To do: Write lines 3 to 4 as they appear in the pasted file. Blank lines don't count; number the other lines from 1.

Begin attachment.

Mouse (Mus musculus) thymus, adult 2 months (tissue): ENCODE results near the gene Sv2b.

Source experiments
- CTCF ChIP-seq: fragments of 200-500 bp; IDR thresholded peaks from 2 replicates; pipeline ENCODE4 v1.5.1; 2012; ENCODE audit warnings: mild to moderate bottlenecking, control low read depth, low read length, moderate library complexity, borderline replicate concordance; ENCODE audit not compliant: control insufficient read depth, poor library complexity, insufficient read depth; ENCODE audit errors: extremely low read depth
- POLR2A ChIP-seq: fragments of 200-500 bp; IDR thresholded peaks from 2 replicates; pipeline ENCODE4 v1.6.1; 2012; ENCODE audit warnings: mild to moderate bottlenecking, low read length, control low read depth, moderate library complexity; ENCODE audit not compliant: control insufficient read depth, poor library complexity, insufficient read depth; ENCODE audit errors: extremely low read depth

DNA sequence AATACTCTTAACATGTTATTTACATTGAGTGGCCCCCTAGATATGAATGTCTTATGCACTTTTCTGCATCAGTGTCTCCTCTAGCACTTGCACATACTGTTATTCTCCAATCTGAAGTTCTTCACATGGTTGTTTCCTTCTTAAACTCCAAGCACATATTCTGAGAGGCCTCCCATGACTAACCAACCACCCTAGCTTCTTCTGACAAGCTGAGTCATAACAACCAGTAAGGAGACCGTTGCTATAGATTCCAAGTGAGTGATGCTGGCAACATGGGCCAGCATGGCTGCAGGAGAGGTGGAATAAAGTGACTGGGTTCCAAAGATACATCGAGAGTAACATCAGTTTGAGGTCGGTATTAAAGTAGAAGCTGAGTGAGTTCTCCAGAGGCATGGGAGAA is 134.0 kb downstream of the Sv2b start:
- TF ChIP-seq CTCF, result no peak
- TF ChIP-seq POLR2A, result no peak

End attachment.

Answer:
- CTCF ChIP-seq: fragments of 200-500 bp; IDR thresholded peaks from 2 replicates; pipeline ENCODE4 v1.5.1; 2012; ENCODE audit warnings: mild to moderate bottlenecking, control low read depth, low read length, moderate library complexity, borderline replicate concordance; ENCODE audit not compliant: control insufficient read depth, poor library complexity, insufficient read depth; ENCODE audit errors: extremely low read depth
- POLR2A ChIP-seq: fragments of 200-500 bp; IDR thresholded peaks from 2 replicates; pipeline ENCODE4 v1.6.1; 2012; ENCODE audit warnings: mild to moderate bottlenecking, low read length, control low read depth, moderate library complexity; ENCODE audit not compliant: control insufficient read depth, poor library complexity, insufficient read depth; ENCODE audit errors: extremely low read depth